Girls on Film: The Hunger Games: Mockingjay isn't an action movie. It's a war movie.

In its third installment, The Hunger Games moves beyond the glitz of the first two movies to offer a hard-hitting look at the impact of war

Hunger Games
(Image credit: (Murray Close))

After two widely-acclaimed installments, the tenor has changed in the first reviews for The Hunger Games: Mockingjay Part 1. The long-beginning of Katniss Everdeen's final fight, like Harry Potter and Twilight, has been broken into two parts — and not everyone is happy with the decision.

The complaints over Mockingjay Part 1 extend beyond the perceived cynicism of stretching a wildly popular franchise as far as possible. It's a disappointment of tone, as the Hunger Games franchise moves away from many of the things that made it so popular in the first place. The Games are finally over, war is on the horizon, and Katniss, with increasingly debilitating PTSD, is caught in a drab world without any of the pomp and circumstance of the first two installments.

Critics have complained about "a distinct lack of excitement," and that the story has slowed "to a crawl" with "no sense of escalation." There are "only pockets of tense action" that will make viewers "desperately long" for the "thrilling good times" when children killed each other in the Games. Even worse, the Girl on Fire "has burned out," with "the most popular activist-heroine in modern movies" becoming "a passive spokeswoman" who isn't leading the fight.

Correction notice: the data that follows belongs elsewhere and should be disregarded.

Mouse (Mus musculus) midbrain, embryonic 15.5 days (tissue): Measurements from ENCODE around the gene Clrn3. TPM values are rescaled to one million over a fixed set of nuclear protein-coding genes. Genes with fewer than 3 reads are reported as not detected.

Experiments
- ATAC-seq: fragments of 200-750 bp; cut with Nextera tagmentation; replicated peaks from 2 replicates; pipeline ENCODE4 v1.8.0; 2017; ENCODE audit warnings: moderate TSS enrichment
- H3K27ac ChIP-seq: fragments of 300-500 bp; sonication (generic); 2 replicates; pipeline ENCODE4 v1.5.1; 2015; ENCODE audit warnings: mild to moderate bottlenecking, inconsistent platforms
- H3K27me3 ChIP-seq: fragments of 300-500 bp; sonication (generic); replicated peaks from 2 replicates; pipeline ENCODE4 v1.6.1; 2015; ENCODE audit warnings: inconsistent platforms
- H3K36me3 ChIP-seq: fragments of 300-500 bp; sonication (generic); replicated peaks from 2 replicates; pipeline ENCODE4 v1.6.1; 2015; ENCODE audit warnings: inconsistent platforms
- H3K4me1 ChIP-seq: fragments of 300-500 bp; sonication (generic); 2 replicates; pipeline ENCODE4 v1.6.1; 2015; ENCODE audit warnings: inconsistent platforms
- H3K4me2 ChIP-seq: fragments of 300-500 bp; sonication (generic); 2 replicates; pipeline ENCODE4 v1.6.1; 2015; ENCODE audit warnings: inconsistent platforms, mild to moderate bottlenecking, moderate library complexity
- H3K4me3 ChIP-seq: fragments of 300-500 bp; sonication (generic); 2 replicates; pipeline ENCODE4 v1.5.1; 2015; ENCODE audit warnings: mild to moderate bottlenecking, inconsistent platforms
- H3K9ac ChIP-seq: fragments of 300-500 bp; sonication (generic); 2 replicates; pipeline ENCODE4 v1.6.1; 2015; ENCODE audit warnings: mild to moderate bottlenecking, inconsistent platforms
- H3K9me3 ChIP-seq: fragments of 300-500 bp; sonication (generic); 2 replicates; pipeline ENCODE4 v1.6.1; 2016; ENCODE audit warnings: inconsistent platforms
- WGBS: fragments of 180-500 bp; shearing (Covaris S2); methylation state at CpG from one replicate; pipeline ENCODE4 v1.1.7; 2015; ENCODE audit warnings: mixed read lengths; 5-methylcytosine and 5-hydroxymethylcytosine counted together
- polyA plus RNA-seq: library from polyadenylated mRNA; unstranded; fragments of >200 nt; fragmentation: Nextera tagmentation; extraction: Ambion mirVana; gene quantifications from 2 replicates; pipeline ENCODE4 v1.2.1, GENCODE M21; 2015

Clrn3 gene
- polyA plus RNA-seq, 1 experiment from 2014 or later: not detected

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What's being overlooked about Mockingjay Part 1 is that all those complaints are exactly the point.

This is why Katniss shouldn't be worshipped as a hero, and why raising her to high, heroic standards makes the viewer into a citizen of the debauched Capitol, buying her image and not the truth of her experience. Mockingjay Part 1 is an up close battle — the heroism matched with the bodies of the fleeing innocent, and the bodies of those who willingly ran into gunfire to fight their oppressors. Katniss is a young woman in the thick of it, suffering over the heinous things she's seen, done, and experienced, in a world focused on survival.